• Categories:News Center
  • Author:HOU Jing
  • Origin:
  • Time of issue:2020-09-02 10:04
  • Views:
Information

I. Introduction

 

Patent concerned in this case is a patent for invention named Pyrrole Substituted 2-Indolinone Protein Kinase Inhibitors (patent number: ZL01807269.0). The patent, which is a core patent of Sunitinib compound, was granted on August 1, 2007 and will expire in February 2021. Sunitinib (trade name: Sutent) is a small-molecule, multiple target receptor inhibitor of tyrosine kinases (RTK). It plays multiple roles in the inhibition of tumor angiogenesis and the prevention of generation and metastases of tumor cells. It was approved and launched on US and European market in 2006 and came into Chinese market in 2008. Although Sunitinibs sales revenue worldwide witnessed a downward trend year by year, it achieved $1.049 billion sales revenue globally in 2018.

 

In May 2019, invalidation petitioner CSPC OuYi Pharmaceutical Co., Ltd. filed a request for invalidation. OuYi Pharmaceutical Co., Ltd. developed Sunitinib malate capsules and received drug registration documents issued by National Medical Products Administration on January 2, 2020. The capsules became the first generic drug of this category that had been approved in domestic market.

 

As the outcome of the invalidation proceedings, the patent was upheld by the Chinese Patent Office on the finding that all claims are novel and inventive. Extracts from the invalidation decision (herein referred to as Invalidation Decision) are quoted in this article.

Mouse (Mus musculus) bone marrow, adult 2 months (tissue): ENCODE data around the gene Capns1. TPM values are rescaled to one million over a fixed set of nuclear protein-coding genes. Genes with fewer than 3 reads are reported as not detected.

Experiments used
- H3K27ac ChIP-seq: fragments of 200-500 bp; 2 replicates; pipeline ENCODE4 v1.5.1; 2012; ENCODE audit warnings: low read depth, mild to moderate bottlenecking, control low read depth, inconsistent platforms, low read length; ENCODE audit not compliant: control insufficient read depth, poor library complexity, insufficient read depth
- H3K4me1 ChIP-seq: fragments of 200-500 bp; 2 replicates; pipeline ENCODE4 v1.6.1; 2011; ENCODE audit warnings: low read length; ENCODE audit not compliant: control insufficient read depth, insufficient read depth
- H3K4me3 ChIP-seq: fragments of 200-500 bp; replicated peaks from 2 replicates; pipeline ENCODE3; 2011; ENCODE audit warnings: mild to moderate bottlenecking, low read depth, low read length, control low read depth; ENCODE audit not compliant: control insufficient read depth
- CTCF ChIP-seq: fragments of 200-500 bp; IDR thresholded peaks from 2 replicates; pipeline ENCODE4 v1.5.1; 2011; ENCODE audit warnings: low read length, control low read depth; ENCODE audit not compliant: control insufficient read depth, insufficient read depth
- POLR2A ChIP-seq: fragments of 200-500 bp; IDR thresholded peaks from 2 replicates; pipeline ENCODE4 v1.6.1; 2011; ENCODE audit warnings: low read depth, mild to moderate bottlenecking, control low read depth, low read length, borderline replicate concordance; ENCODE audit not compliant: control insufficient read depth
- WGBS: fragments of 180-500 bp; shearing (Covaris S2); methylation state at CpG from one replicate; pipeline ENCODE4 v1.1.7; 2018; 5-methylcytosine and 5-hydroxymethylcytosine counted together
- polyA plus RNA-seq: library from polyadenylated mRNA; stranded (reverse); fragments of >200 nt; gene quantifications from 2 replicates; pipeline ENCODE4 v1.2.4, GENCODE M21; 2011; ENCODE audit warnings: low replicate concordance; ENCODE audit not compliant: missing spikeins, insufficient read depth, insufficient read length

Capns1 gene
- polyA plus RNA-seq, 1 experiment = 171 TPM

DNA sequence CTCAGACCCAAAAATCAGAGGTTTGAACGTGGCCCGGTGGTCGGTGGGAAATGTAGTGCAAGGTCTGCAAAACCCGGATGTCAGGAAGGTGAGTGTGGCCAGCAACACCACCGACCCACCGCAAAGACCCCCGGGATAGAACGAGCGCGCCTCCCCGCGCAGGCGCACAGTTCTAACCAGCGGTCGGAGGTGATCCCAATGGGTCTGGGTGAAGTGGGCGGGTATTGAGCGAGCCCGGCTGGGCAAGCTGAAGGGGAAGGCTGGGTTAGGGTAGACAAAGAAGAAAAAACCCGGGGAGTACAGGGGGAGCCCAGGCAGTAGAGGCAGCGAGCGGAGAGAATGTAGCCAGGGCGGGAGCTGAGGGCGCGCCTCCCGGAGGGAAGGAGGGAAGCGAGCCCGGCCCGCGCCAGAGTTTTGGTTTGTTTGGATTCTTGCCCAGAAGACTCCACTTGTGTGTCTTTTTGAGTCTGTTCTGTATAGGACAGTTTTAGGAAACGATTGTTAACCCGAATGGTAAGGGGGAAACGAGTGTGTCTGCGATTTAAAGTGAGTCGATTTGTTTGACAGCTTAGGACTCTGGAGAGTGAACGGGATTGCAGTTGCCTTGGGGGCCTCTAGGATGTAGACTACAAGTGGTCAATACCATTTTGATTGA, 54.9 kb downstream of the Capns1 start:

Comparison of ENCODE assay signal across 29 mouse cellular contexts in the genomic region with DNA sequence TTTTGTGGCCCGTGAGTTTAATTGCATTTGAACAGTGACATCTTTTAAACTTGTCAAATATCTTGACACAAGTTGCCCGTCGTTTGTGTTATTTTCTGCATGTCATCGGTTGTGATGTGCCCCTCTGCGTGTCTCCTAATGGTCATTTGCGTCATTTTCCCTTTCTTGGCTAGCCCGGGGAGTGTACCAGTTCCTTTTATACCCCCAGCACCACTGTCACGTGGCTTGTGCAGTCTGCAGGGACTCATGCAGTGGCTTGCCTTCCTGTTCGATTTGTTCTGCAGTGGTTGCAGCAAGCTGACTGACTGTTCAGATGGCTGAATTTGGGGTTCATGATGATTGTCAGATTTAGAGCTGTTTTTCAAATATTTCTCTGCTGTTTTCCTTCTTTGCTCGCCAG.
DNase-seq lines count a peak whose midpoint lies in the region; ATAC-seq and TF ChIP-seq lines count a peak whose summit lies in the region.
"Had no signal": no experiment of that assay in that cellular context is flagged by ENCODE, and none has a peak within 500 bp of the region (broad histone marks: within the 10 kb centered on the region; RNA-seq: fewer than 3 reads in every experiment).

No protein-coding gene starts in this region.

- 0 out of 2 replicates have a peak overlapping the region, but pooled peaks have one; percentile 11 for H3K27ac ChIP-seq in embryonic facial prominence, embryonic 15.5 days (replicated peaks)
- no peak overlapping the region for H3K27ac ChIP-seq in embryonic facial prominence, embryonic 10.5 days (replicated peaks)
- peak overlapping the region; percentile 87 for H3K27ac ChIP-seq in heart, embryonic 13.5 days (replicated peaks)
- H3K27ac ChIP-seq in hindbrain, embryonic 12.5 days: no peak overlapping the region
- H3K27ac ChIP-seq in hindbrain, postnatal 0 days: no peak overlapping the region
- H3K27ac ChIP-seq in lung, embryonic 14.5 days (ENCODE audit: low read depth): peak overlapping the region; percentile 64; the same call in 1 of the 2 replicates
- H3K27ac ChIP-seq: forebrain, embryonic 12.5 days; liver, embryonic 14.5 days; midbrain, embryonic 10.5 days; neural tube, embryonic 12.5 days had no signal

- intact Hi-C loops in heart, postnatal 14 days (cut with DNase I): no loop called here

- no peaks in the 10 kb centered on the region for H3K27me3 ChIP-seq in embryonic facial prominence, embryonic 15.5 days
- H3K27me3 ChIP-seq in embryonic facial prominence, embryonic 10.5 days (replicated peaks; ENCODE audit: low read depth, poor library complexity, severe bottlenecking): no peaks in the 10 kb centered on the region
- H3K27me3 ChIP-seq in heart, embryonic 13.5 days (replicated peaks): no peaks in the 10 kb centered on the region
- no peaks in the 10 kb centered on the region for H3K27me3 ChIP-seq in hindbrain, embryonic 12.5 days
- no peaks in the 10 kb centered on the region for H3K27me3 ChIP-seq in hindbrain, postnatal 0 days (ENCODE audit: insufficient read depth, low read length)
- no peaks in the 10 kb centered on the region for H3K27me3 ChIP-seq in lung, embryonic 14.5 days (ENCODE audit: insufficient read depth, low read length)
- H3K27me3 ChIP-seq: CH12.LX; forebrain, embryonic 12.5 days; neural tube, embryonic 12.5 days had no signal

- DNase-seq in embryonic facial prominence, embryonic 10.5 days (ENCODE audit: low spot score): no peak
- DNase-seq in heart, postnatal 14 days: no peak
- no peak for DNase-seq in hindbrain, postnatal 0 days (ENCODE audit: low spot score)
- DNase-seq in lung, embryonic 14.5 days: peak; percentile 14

II. Brief of the Case

 

Patent concerned relates to pyrrole substituted 2-indolinone compounds of formula (I). They exhibit protein kinase (PK, such as PDGF and VEGF) modulating ability and could be used to treat conditions relating to abnormal PK activity, for instance, neuroglioma. The patent concerned specifically elaborates the cell activity of the compounds on PDGF and VEGF as well as the in vivo activity tests relating to the two kinases.

 

The petitioner filed for invalidation based on the following reasons:

 

Claim 1 does not possess novelty over evidence 3 or evidence 6 (priority document of evidence 3) for the evidence discloses compound “dimethyl sunitinib”. Further, claim 1 does not possess inventiveness over compound 13 of evidence 6.

 

III. Amendments to Markush Claims

 

Compound of formula (I) in claim 1 is drafted in a Markush format: